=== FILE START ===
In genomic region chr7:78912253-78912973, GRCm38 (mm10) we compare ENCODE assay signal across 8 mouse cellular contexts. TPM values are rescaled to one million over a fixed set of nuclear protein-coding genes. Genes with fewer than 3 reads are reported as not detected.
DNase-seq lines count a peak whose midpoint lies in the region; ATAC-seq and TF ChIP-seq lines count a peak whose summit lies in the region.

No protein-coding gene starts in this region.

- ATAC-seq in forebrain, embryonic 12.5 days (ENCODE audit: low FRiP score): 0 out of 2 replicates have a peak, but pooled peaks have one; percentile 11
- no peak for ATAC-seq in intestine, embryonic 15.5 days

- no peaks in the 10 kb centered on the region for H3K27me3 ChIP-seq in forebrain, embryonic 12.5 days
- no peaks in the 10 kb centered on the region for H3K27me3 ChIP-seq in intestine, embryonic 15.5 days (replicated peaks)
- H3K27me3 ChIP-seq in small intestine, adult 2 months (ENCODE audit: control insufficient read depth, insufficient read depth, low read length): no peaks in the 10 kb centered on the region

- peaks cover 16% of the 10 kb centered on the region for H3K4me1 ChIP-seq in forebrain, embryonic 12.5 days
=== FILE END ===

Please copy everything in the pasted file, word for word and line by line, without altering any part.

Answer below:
In genomic region chr7:78912253-78912973, GRCm38 (mm10) we compare ENCODE assay signal across 8 mouse cellular contexts. TPM values are rescaled to one million over a fixed set of nuclear protein-coding genes. Genes with fewer than 3 reads are reported as not detected.
DNase-seq lines count a peak whose midpoint lies in the region; ATAC-seq and TF ChIP-seq lines count a peak whose summit lies in the region.

No protein-coding gene starts in this region.

- ATAC-seq in forebrain, embryonic 12.5 days (ENCODE audit: low FRiP score): 0 out of 2 replicates have a peak, but pooled peaks have one; percentile 11
- no peak for ATAC-seq in intestine, embryonic 15.5 days

- no peaks in the 10 kb centered on the region for H3K27me3 ChIP-seq in forebrain, embryonic 12.5 days
- no peaks in the 10 kb centered on the region for H3K27me3 ChIP-seq in intestine, embryonic 15.5 days (replicated peaks)
- H3K27me3 ChIP-seq in small intestine, adult 2 months (ENCODE audit: control insufficient read depth, insufficient read depth, low read length): no peaks in the 10 kb centered on the region

- peaks cover 16% of the 10 kb centered on the region for H3K4me1 ChIP-seq in forebrain, embryonic 12.5 days